“Near-na-near, Near-na-near, Near-na-near-na-near….”
That’s the guitar intro to “Jingle Bell Rock” and one of the most ubiquitous sounds of the holiday season. It’s nearly impossible to escape this tune-it’s played repeatedly from Thanksgiving through Christmas on radio stations and in department stores.
I used to love it as a kid. Then I grew to despise it in my adolescent years, inspired, no doubt, by my rocker-wannabe friends and their complete disdain for this holiday schlock. “That’s not rock!” we’d howl, disgusted. I mean, come on-“Giddy-up jingle horse, pick up your feet”?
That song set my teeth on edge for years. I’d scowl. I’d roll my eyes. I’d smack my forehead in mock despair. You could say I had my own little holiday tradition of hating that song.
And then, one December morning, as I helped my four preschoolers decorate the house with paper chains, that song came on the radio. They instantly started dancing, rockin’ around the Christmas tree as only exuberant toddlers can.
I thought it was the cutest thing I’d ever seen. I couldn’t for the life of me remember why I hated that song so much. It was catchy. It sounded happy. Clearly, my kids felt the joy in it. What was my problem, anyway?
I’d spent a fair amount of time and energy despising something that was completely innocuous. Cringing every time I heard “Mix and a-mingle in the jingling feet” wasn’t bringing me any comfort and joy.
We’ve all got our favorite holiday annoyances. Maybe it’s your Aunt Mary’s Christmas sweaters. Perhaps it’s your parents’ tattered aluminum tree. It could be your neighbor’s inflatable Homer Simpson in a Santa suit in plain view from your living room window.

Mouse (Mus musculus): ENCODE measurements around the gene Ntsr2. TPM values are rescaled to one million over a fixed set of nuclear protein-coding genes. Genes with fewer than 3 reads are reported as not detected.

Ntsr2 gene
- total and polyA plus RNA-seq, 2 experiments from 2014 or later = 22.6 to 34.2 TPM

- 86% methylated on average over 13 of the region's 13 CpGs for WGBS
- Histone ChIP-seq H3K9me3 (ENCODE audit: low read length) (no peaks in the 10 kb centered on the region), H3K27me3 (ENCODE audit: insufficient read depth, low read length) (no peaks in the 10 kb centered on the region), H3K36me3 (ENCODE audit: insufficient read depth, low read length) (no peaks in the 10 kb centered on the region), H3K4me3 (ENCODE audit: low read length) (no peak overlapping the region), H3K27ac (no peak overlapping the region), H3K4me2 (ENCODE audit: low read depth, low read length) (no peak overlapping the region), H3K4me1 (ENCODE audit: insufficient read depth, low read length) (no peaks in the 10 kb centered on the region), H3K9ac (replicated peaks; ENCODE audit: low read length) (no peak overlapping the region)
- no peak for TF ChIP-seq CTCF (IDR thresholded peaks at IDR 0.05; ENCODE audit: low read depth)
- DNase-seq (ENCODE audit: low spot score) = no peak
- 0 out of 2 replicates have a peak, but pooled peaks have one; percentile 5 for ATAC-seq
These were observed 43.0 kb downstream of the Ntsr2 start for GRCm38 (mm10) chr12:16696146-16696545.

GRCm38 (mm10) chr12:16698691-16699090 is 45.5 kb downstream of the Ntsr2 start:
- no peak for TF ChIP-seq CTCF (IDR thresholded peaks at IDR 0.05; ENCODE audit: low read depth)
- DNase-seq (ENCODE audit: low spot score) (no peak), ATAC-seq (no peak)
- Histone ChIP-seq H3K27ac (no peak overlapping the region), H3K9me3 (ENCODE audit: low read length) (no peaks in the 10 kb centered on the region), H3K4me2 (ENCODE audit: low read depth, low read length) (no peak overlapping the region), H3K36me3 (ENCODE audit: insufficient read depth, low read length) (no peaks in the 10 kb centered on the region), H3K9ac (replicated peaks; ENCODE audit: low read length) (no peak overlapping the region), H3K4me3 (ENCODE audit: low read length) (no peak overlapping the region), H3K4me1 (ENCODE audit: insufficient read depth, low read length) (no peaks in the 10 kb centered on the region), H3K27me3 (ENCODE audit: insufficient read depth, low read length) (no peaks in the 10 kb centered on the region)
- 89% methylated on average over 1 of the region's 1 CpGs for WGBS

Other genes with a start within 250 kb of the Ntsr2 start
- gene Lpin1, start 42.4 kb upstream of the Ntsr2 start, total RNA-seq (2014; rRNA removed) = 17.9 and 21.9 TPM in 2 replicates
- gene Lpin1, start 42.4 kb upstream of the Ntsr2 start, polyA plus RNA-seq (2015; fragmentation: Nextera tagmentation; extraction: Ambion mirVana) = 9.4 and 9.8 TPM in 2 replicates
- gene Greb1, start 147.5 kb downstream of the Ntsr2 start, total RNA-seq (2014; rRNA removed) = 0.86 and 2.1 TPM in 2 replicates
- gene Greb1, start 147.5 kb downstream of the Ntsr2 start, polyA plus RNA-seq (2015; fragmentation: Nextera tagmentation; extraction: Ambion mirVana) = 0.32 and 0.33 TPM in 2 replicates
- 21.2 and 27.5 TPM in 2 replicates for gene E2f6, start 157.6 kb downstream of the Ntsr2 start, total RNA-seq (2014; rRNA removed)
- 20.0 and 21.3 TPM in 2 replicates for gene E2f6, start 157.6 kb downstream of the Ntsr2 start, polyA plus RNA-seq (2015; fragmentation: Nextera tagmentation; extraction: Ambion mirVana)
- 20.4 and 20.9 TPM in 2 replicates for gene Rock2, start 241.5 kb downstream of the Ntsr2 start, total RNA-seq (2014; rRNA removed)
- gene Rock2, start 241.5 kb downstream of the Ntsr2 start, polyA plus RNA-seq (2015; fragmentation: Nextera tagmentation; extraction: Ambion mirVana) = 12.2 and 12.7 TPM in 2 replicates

Well, here’s the good news: you can use your holiday irritation to become more mindful. That’s right. Pay attention to the little things that bug you about the preparations and celebrations. Find the goofiness in it, and laugh-not at others, but at yourself.
You’ve got a perfect opportunity to step back in order to see your reaction for what it is.
Hate your partner’s snow globe collection? Despise the way your brother always takes charge of the present distribution on Christmas morning? Get riled by your sister’s habit of outspending everyone? Cranky about the way stores put out their decorations before Thanksgiving?
Gosh, you’re funny.
Watch your irritation, and then watch yourself grin. Be present enough to see the humor in your response. Pay attention to the things that get on your nerves, even if they’re hopelessly hokey.
ESPECIALLY if they’re hopelessly hokey, because if hokeyness doesn’t make you grin, what will? Look for your trigger and turn it into something that tickles you.
May you and your loved ones dance in your living room this holiday season.